Not exactly – but in 2018, the potential involvement of artificial intelligence in content creation is huge. Machines may not be up to the challenge of crafting high quality content just yet. But, with tools like generation analytics and predictive analytics, AI will be taking over a larger chunk of the creation process, and in some cases, will be generating content. Associated Press is already using AI to create some of its news content.
The benefits of AI for content marketing are immense: help with research, outcome tracking and microtargeting. As artificial intelligence is getting better at editing content, it will also help to streamline the process of content creation and reduce costs. The help – and competition – from AI may also force content creators, from copywriters to videographers, to perfect the human elements of content – weaving the brand story, evoking emotion and pushing the boundaries of the imagination.
A Personalized Customer Journey
Marketing technology innovators have come a long way with marketing personalization tools. It’s about to get even more personal in 2018. Blueshift, for example, has just launched an evolution of their platform with more sophisticated AI. Now, instead of offering personalization techniques in bits and pieces – channels like push notifications on consumers’ mobile phones, email messaging, and content recommendations on social media and websites – machines are able to build upon learned data about an individual. This means not only can an interaction or campaign be personalized, but the actual customer journey can be tailored to the individual.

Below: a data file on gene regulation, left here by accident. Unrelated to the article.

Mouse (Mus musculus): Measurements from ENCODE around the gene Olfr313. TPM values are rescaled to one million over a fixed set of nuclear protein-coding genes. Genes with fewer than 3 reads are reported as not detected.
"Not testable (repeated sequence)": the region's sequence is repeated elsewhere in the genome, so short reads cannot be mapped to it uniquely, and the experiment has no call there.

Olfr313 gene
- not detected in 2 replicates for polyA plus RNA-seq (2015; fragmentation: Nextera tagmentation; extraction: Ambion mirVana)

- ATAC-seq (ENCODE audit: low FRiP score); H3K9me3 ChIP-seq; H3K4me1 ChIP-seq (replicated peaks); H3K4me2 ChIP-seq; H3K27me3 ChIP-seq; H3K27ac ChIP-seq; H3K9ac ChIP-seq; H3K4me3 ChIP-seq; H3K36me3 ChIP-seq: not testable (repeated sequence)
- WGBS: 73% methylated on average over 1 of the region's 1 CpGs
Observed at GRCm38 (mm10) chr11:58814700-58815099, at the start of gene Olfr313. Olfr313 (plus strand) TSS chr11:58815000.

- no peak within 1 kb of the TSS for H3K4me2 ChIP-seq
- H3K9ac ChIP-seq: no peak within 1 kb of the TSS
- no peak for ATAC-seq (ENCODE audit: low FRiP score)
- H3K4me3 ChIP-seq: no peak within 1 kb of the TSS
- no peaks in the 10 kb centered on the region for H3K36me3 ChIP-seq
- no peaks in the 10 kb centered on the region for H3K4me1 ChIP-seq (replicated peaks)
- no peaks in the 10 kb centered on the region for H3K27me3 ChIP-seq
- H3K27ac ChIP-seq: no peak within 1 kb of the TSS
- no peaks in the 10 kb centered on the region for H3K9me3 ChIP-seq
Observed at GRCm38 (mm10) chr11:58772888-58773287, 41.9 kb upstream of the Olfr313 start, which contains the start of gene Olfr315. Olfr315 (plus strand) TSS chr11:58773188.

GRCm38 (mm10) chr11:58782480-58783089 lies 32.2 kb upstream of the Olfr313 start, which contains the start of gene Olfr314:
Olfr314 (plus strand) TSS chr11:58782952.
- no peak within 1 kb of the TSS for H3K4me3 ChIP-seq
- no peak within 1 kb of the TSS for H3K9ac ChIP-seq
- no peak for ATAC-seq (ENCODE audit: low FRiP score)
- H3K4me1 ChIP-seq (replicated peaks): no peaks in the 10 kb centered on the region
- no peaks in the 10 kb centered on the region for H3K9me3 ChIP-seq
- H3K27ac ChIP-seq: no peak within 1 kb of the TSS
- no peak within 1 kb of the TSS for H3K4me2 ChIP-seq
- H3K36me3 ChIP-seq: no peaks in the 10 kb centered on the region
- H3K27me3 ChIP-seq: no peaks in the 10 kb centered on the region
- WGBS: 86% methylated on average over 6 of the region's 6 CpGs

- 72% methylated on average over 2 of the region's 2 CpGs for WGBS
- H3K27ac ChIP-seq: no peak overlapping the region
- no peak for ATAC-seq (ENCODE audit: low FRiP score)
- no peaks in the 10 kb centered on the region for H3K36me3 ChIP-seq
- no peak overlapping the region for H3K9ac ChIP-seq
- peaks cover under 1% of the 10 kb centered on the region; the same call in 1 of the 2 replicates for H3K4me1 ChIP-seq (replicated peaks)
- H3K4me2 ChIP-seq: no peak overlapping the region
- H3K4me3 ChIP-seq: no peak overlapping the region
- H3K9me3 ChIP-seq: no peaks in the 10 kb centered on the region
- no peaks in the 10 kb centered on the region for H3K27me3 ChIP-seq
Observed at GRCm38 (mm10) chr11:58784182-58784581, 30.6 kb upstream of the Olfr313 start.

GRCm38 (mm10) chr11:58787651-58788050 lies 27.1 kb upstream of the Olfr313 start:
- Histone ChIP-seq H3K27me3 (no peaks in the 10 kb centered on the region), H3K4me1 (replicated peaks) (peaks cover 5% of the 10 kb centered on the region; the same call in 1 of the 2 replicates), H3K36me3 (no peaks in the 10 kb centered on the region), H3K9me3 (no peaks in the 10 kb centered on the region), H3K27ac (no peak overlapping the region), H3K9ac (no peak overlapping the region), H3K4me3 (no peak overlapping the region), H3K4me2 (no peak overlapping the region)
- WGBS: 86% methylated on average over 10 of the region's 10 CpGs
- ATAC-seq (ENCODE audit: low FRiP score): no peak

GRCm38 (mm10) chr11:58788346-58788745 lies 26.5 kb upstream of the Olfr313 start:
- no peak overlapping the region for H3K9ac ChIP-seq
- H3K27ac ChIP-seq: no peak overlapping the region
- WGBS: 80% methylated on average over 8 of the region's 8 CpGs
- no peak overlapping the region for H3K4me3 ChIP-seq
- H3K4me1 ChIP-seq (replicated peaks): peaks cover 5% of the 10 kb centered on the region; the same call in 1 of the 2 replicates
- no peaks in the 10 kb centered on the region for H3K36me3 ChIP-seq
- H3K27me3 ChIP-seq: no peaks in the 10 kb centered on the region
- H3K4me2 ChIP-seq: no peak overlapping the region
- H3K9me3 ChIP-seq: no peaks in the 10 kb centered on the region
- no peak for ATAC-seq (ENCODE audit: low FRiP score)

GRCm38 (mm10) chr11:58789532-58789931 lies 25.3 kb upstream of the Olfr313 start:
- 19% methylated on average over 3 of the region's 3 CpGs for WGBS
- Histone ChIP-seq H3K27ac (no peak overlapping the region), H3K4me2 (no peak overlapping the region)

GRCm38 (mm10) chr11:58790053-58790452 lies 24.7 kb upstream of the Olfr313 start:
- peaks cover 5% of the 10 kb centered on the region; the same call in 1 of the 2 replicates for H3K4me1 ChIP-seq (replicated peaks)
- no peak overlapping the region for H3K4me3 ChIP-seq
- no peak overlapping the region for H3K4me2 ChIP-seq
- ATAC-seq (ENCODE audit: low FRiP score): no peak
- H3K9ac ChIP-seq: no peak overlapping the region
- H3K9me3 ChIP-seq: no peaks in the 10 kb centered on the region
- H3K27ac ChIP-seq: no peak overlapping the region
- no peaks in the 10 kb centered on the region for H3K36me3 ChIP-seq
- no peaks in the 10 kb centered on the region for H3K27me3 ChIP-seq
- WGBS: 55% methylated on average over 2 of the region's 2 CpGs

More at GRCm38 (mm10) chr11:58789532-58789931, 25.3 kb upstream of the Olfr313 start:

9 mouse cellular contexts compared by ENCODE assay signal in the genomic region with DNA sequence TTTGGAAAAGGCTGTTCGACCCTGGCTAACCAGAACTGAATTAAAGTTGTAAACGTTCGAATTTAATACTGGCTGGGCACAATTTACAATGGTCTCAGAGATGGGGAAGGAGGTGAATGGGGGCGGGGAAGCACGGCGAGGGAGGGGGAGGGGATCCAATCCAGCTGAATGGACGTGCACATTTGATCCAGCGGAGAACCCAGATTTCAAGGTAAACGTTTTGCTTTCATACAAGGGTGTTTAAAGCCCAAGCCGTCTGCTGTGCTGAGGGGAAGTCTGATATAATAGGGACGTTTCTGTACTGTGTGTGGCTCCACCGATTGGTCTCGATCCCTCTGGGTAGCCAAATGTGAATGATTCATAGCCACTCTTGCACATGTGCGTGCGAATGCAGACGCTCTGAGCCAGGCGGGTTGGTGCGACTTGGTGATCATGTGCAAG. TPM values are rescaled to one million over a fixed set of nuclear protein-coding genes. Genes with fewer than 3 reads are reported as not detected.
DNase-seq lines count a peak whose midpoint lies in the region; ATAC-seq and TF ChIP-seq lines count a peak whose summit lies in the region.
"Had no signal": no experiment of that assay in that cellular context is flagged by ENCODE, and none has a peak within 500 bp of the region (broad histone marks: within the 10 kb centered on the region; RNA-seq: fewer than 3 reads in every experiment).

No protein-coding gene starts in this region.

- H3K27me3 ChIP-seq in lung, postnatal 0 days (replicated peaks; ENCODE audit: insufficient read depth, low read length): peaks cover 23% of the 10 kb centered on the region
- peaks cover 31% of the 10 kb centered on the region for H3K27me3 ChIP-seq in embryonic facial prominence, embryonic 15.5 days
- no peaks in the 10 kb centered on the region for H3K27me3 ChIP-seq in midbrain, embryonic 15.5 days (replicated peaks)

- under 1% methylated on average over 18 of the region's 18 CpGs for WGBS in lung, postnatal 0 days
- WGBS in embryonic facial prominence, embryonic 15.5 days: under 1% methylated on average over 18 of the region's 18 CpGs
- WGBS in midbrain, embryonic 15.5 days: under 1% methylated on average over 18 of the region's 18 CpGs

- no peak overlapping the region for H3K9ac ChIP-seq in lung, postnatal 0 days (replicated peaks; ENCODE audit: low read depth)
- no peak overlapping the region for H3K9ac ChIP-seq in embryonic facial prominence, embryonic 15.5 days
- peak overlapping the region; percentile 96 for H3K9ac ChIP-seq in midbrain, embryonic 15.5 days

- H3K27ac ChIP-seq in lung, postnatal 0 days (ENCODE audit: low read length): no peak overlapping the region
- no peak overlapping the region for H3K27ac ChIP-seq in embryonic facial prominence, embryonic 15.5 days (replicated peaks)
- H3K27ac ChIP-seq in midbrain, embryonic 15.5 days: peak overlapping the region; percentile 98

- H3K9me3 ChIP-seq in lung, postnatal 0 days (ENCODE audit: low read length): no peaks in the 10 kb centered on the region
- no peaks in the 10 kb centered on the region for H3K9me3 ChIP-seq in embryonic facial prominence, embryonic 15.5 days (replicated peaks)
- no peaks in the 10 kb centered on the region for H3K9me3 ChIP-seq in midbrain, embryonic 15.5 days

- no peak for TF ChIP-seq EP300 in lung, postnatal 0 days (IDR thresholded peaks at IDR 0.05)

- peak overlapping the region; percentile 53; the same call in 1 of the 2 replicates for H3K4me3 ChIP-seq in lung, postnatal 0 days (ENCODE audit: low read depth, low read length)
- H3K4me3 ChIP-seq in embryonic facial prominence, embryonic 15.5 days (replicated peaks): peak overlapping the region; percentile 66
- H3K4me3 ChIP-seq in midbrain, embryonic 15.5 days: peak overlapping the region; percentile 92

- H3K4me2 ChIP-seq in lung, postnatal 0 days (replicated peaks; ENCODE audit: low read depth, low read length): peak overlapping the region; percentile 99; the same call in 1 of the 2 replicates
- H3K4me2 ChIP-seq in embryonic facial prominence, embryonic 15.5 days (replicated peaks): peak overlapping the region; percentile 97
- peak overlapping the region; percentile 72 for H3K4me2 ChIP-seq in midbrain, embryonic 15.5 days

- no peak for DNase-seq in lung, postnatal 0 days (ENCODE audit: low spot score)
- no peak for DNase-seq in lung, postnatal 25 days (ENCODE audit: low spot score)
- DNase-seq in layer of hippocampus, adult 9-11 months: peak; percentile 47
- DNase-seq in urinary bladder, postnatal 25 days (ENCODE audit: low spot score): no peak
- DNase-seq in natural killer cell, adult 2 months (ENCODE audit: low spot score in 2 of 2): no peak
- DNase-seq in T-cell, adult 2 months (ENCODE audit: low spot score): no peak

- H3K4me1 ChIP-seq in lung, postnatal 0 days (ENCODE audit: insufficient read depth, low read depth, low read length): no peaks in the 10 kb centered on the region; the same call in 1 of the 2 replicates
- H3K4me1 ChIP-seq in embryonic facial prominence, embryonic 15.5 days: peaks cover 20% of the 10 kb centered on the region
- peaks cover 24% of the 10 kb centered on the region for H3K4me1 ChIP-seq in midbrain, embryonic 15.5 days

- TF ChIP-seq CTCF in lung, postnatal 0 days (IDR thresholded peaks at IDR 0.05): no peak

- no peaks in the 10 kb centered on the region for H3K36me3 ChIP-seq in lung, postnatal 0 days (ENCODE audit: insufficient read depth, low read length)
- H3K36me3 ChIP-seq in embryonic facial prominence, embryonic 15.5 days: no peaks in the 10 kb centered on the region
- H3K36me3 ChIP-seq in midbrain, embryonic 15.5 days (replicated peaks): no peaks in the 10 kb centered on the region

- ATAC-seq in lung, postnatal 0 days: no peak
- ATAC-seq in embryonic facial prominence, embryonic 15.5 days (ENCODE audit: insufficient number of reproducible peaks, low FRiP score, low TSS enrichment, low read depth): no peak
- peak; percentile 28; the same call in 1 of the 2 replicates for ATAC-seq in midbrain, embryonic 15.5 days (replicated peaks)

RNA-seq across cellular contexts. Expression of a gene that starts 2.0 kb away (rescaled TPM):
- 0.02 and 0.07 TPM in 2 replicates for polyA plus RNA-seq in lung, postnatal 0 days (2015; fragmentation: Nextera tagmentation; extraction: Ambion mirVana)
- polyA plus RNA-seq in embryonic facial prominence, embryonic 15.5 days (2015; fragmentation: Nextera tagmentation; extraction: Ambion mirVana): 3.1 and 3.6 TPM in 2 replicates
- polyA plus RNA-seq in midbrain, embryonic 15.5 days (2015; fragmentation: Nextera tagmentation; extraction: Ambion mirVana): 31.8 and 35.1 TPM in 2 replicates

The platform uses a predictive point system to determine when a customer starts a specific journey. It then walks with the customer along that journey, offering personalized content at each point along the way.
The Evolution of Marketing Has Only Just Begun
Autonomous driving, sophisticated financial market predictions, the potential of drone technology. AI is permeating our lives in more ways than most people are aware of. In marketing, the pace is picking up much faster than many marketing organizations can keep up with. And, unless you had the foresight to combine your marketing degree and work experience with a stint in computer science, it can even be difficult to wrap one’s mind around. But, the truth is, what we’re seeing now is only the beginning.
Long time marketer, Clay Stobaugh, the current CMO for publisher John Wiley and Sons and a guy who’s been around since the ‘Mad Men’ times, illustrates this idea well. In the mid to late 2000’s, when marketing data capabilities went as far as analyzing email click-through rates, Stobaugh says there used to be around 100 marketing technology companies. Three years later, there were about 500. Now – there are closer to 10,000.
The marketing industry as a whole may still be working to master digital marketing and is trying to adopt methods, namely agile and its derivatives, which allow them to integrate and leverage the most relevant martech tools quickly. But, the horizon of what is possible and what may be at our fingertips tomorrow is breathtaking. Those who figure out, not just how to ‘use’ machine learning, artificial intelligence, and the other technologies once reserved for science fiction writers, but how to create and innovate with these tools, are going to change everything.